Ms. Roe’s mailbox is bluish-green – our winters chipped away color – baring spots of metal.  It is rusted shut from violent gales, knifing sleet… and inactivity.  Yet every Saturday at dawn, the hearty spinster trudges down the hillside, casts down her eyes then awaits the courier in silence, just outside our matronly circle.    

In Sheridan County, the mailboxes are clumped together on warped 2” by 4”s – and the posts shift in the earth – the letter boxes lean like bowed branches.  Due to reckless snow-plows, some women paint their boxes splashy colors – our row consists of a grassy green one, pink, a shiny unpainted one, then turquoise (that’s Ms. Roe) and black (that’s me).

Self-sacrifice has dimmed our eyes, but there’s strength in having no voice.  The postman steps past her; Ms. Roe stands expressionless ‘til he drives away.  She curtsies slightly then forges up the ridge, empty-handed once again.  And the lines in our foreheads are rigid.  You see, the women of the borderland quietly dream their boxes will bring glad tidings or connection, if only by proxy, to the world beyond our margins.  So not even a frigid northerly can deter a frontier woman from her weekly trip to the mailbox, even if she knows it’s fruitless, there’s hope in the trek.  
That day, the bitter wind cut our faces.  We were stoic as the postal truck appeared; then the whirling bands of white closed in behind it.  Still, no Ms. Roe.  

No one dared watch as the postman tugged at the lid – the paint flakes sprinkled down, green and blue and blighted, so sharp atop the snow – and placed the letter inside.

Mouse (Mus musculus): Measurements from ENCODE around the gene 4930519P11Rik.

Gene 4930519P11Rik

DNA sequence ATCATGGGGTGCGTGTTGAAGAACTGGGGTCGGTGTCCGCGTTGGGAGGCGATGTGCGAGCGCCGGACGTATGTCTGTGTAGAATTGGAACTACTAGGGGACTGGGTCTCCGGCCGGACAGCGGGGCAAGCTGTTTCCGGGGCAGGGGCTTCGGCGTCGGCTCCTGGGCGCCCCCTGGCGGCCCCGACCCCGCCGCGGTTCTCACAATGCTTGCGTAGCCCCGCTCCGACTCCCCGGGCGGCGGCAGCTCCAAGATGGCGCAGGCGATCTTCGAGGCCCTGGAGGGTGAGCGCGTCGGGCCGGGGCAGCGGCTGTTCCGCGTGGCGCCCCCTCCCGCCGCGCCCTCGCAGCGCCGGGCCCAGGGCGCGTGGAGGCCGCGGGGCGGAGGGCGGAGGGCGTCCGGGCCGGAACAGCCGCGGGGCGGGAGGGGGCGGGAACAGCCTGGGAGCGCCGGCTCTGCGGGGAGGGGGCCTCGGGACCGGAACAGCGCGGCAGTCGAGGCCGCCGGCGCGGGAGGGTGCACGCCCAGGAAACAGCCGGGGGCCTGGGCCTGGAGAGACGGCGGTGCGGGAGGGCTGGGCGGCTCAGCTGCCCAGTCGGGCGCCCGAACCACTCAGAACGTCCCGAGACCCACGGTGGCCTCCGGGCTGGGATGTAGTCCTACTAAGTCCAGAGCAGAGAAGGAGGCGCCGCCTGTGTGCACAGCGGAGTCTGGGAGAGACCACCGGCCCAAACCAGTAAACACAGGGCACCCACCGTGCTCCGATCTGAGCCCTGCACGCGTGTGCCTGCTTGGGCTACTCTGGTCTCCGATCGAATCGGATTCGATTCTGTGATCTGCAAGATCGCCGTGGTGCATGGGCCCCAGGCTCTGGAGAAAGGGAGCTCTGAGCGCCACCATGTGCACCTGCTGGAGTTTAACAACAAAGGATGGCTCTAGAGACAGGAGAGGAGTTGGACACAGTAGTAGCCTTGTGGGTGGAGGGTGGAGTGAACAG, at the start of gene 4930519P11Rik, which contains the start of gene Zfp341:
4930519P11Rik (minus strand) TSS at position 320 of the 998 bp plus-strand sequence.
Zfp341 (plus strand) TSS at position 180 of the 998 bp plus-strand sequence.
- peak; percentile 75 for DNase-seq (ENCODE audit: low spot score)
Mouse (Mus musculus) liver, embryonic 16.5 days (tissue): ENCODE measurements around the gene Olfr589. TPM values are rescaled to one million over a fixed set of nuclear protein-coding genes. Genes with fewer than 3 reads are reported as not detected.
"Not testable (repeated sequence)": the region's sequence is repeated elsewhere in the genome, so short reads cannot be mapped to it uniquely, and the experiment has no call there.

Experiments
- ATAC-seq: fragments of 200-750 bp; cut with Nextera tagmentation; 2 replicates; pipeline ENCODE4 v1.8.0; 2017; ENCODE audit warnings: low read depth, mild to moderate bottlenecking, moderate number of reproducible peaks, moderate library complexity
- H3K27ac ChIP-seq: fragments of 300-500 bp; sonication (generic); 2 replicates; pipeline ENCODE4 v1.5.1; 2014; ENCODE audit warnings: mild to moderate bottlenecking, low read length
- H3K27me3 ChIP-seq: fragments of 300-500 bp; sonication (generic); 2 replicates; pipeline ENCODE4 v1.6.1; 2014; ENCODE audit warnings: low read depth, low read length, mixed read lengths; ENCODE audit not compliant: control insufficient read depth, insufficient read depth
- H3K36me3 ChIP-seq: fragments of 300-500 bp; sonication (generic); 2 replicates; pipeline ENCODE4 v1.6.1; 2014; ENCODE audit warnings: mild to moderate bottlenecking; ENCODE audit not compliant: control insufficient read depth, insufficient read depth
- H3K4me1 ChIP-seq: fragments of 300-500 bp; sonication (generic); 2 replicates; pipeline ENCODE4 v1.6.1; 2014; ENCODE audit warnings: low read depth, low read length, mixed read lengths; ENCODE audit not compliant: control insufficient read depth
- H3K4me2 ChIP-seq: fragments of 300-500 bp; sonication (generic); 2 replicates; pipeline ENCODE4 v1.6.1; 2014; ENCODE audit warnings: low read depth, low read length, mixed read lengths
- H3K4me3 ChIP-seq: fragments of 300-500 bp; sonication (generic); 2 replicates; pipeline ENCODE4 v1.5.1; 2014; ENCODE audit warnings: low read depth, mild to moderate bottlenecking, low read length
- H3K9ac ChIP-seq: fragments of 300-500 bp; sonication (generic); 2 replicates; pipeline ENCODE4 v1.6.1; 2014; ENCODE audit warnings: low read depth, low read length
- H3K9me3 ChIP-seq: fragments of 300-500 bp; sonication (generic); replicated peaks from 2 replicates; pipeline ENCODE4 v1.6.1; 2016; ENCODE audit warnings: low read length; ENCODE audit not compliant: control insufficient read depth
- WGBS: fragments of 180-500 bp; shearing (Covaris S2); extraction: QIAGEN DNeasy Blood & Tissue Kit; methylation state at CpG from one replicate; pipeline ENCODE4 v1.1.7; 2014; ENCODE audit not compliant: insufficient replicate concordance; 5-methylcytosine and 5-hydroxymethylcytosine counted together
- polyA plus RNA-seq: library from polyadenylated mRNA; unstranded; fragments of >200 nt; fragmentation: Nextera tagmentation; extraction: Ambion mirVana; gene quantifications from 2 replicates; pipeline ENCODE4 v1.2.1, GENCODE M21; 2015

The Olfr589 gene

No one dared turn when he closed it again – like a floorboard it groaned.    

She used a single shot Winchester.  Black powder and blood and patchwork quilts.
And no one dared cry. 

The wide-eyed matron ambled over to the blue-green box and wrenched it open, glanced back for our blessing – we cast down our eyes.  She huffed then tore at the sullied envelope.  We held our breath, with sweet expectation but feigned disapproval.  It says, Leave the light on, she jerked the paper front to back, “That’s it?” she cawed.  We turned our backs, she crinkled the paper and threw it at our feet.  “You wanted me to,” she snorted.  

The chickadees gargled loud amidst the lull. 

“How could we have known,” someone whispered.

Our winter-leaden row looks tiny from my window.  I think I’ll wrap myself in my sea-colored shawl and curse serendipity then quickly turn to other things.  

by Chad Broughman


  1. Great story!! Goes right to the heart, lets you feel right along with the characters. Truly thought provoking and heartbreaking all in one.
    Bravo to you Chad Broughman!!!

  2. Great story. thought provoking and heartbreaking, takes the reader in right away.
    Bravo to you Chad Broughman.

  3. This story is really compelling, takes the reader in and holds them until the very end, then, breaks your heart!!
    Great writing.


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